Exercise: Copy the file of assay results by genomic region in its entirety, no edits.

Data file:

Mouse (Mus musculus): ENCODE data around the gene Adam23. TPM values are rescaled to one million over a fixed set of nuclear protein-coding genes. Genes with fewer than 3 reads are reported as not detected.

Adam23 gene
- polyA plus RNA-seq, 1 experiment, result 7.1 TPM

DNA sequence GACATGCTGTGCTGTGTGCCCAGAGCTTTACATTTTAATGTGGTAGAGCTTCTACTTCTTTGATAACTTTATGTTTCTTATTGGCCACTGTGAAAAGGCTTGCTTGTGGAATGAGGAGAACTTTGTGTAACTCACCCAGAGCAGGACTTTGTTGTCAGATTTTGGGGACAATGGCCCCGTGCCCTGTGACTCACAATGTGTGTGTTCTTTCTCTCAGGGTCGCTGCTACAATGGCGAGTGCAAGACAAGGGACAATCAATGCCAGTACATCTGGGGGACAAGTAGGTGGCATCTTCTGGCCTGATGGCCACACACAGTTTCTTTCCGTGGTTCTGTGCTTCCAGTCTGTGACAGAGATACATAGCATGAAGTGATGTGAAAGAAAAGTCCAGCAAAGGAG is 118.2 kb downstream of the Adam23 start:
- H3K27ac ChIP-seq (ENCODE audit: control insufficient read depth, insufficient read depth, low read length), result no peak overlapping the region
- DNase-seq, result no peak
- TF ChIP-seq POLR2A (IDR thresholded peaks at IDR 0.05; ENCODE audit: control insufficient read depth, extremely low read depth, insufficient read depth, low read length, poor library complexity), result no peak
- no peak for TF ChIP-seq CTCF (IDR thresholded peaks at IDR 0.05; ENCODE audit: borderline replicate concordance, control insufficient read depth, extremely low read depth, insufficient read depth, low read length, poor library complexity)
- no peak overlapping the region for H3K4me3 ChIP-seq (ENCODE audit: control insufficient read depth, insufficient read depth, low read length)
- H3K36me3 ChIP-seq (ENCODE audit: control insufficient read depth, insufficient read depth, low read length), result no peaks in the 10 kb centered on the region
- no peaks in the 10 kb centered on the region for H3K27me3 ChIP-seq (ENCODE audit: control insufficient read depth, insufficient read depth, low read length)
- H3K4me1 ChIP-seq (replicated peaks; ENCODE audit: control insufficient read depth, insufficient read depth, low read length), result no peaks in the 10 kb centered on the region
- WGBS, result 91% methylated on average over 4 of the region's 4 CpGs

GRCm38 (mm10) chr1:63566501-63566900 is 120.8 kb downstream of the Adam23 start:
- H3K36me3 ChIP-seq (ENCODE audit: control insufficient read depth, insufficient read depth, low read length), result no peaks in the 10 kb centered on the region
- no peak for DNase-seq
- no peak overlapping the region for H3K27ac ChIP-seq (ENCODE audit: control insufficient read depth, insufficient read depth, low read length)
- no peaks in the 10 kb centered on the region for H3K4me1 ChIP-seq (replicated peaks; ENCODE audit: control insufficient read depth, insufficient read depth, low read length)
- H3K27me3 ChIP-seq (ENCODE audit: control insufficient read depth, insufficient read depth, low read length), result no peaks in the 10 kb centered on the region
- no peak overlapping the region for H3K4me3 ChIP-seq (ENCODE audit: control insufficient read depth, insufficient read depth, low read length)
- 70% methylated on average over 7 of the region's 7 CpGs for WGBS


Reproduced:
Mouse (Mus musculus): ENCODE data around the gene Adam23. TPM values are rescaled to one million over a fixed set of nuclear protein-coding genes. Genes with fewer than 3 reads are reported as not detected.

Adam23 gene
- polyA plus RNA-seq, 1 experiment, result 7.1 TPM

DNA sequence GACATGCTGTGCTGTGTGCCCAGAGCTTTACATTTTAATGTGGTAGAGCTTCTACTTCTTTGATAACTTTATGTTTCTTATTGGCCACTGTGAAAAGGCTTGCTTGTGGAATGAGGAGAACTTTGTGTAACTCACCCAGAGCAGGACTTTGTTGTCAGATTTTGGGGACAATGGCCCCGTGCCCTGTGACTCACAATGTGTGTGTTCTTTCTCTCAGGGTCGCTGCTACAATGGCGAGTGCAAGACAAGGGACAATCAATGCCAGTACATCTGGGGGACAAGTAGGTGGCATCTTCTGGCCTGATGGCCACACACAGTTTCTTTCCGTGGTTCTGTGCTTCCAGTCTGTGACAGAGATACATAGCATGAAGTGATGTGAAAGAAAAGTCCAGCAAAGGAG is 118.2 kb downstream of the Adam23 start:
- H3K27ac ChIP-seq (ENCODE audit: control insufficient read depth, insufficient read depth, low read length), result no peak overlapping the region
- DNase-seq, result no peak
- TF ChIP-seq POLR2A (IDR thresholded peaks at IDR 0.05; ENCODE audit: control insufficient read depth, extremely low read depth, insufficient read depth, low read length, poor library complexity), result no peak
- no peak for TF ChIP-seq CTCF (IDR thresholded peaks at IDR 0.05; ENCODE audit: borderline replicate concordance, control insufficient read depth, extremely low read depth, insufficient read depth, low read length, poor library complexity)
- no peak overlapping the region for H3K4me3 ChIP-seq (ENCODE audit: control insufficient read depth, insufficient read depth, low read length)
- H3K36me3 ChIP-seq (ENCODE audit: control insufficient read depth, insufficient read depth, low read length), result no peaks in the 10 kb centered on the region
- no peaks in the 10 kb centered on the region for H3K27me3 ChIP-seq (ENCODE audit: control insufficient read depth, insufficient read depth, low read length)
- H3K4me1 ChIP-seq (replicated peaks; ENCODE audit: control insufficient read depth, insufficient read depth, low read length), result no peaks in the 10 kb centered on the region
- WGBS, result 91% methylated on average over 4 of the region's 4 CpGs

GRCm38 (mm10) chr1:63566501-63566900 is 120.8 kb downstream of the Adam23 start:
- H3K36me3 ChIP-seq (ENCODE audit: control insufficient read depth, insufficient read depth, low read length), result no peaks in the 10 kb centered on the region
- no peak for DNase-seq
- no peak overlapping the region for H3K27ac ChIP-seq (ENCODE audit: control insufficient read depth, insufficient read depth, low read length)
- no peaks in the 10 kb centered on the region for H3K4me1 ChIP-seq (replicated peaks; ENCODE audit: control insufficient read depth, insufficient read depth, low read length)
- H3K27me3 ChIP-seq (ENCODE audit: control insufficient read depth, insufficient read depth, low read length), result no peaks in the 10 kb centered on the region
- no peak overlapping the region for H3K4me3 ChIP-seq (ENCODE audit: control insufficient read depth, insufficient read depth, low read length)
- 70% methylated on average over 7 of the region's 7 CpGs for WGBS